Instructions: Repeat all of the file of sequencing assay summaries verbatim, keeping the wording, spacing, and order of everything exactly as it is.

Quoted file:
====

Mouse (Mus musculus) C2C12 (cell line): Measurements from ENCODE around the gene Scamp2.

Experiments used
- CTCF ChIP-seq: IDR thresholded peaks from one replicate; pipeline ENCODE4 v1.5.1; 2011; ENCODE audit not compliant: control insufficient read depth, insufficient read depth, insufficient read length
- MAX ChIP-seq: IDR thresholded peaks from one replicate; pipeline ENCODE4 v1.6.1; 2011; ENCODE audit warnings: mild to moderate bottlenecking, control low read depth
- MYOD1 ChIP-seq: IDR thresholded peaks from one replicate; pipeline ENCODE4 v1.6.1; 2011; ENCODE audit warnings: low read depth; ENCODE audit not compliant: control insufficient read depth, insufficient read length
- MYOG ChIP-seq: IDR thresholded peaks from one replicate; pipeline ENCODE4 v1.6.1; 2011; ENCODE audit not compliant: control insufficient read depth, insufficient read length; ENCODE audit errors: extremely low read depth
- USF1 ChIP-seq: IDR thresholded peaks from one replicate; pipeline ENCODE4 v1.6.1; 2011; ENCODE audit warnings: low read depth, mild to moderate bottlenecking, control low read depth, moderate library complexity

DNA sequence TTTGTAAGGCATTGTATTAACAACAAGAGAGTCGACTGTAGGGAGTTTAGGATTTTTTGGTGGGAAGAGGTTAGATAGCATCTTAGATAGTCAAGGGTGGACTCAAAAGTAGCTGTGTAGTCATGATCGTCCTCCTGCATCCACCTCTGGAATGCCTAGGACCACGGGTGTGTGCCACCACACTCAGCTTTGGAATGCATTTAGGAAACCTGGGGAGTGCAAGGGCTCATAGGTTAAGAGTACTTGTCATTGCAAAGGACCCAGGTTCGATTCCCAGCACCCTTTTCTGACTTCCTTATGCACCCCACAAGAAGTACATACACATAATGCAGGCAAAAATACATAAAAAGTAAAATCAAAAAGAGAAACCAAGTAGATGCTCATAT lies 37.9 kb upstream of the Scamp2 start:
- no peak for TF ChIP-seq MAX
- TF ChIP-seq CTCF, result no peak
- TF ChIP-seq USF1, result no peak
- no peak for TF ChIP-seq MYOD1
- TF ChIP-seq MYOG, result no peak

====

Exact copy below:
Mouse (Mus musculus) C2C12 (cell line): Measurements from ENCODE around the gene Scamp2.

Experiments used
- CTCF ChIP-seq: IDR thresholded peaks from one replicate; pipeline ENCODE4 v1.5.1; 2011; ENCODE audit not compliant: control insufficient read depth, insufficient read depth, insufficient read length
- MAX ChIP-seq: IDR thresholded peaks from one replicate; pipeline ENCODE4 v1.6.1; 2011; ENCODE audit warnings: mild to moderate bottlenecking, control low read depth
- MYOD1 ChIP-seq: IDR thresholded peaks from one replicate; pipeline ENCODE4 v1.6.1; 2011; ENCODE audit warnings: low read depth; ENCODE audit not compliant: control insufficient read depth, insufficient read length
- MYOG ChIP-seq: IDR thresholded peaks from one replicate; pipeline ENCODE4 v1.6.1; 2011; ENCODE audit not compliant: control insufficient read depth, insufficient read length; ENCODE audit errors: extremely low read depth
- USF1 ChIP-seq: IDR thresholded peaks from one replicate; pipeline ENCODE4 v1.6.1; 2011; ENCODE audit warnings: low read depth, mild to moderate bottlenecking, control low read depth, moderate library complexity

DNA sequence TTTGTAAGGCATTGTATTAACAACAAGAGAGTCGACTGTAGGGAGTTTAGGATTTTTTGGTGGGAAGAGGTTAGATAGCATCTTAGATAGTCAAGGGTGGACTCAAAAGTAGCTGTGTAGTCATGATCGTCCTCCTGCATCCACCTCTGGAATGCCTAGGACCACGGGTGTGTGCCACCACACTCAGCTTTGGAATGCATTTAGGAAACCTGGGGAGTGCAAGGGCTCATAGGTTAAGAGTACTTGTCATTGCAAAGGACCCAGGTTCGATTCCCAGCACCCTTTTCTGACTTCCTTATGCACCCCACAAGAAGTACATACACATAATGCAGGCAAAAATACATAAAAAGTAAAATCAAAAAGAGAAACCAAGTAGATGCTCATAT lies 37.9 kb upstream of the Scamp2 start:
- no peak for TF ChIP-seq MAX
- TF ChIP-seq CTCF, result no peak
- TF ChIP-seq USF1, result no peak
- no peak for TF ChIP-seq MYOD1
- TF ChIP-seq MYOG, result no peak